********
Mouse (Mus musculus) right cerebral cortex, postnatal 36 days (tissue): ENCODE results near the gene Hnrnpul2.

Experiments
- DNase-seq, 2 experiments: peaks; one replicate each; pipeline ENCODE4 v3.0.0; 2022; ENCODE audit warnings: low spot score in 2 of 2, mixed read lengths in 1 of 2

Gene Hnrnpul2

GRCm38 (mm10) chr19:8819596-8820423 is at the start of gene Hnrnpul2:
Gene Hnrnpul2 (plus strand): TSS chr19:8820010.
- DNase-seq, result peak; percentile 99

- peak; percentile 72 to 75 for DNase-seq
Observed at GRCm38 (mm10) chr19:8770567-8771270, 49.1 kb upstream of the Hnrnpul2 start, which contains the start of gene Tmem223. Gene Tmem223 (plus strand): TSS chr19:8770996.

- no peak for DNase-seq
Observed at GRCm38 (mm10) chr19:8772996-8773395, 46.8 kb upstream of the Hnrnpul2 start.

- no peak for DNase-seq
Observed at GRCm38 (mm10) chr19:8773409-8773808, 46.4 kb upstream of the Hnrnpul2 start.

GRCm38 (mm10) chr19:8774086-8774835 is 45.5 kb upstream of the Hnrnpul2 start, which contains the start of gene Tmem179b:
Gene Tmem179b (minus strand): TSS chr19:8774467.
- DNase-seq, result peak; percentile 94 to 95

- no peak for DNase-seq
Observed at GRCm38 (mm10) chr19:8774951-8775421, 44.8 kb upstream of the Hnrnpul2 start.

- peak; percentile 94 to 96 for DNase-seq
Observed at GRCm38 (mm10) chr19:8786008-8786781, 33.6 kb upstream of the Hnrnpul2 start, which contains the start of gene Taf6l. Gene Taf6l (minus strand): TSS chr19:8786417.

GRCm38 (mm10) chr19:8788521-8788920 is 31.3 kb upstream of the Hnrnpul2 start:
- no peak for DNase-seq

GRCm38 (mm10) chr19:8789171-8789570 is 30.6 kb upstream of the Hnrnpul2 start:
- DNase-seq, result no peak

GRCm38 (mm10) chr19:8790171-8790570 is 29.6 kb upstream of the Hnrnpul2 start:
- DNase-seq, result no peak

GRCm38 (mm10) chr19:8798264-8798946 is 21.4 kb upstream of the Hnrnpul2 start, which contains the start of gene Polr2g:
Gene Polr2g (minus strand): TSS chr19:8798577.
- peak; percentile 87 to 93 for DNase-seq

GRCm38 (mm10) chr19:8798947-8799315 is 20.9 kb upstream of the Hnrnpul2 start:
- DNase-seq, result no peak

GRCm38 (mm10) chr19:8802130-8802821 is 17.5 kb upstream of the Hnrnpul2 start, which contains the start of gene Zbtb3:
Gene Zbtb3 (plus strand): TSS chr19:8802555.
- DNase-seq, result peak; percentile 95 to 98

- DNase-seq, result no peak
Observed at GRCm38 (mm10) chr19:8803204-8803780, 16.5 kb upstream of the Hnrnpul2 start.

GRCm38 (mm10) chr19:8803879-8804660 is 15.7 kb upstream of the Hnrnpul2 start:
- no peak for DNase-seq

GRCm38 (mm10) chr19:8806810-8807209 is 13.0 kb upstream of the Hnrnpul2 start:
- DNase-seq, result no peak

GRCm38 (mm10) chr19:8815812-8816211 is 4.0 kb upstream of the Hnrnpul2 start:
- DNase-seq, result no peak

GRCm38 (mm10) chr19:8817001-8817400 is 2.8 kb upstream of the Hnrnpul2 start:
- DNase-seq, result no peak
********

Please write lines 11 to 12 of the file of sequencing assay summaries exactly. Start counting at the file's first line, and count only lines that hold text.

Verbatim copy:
Observed at GRCm38 (mm10) chr19:8772996-8773395, 46.8 kb upstream of the Hnrnpul2 start.

- no peak for DNase-seq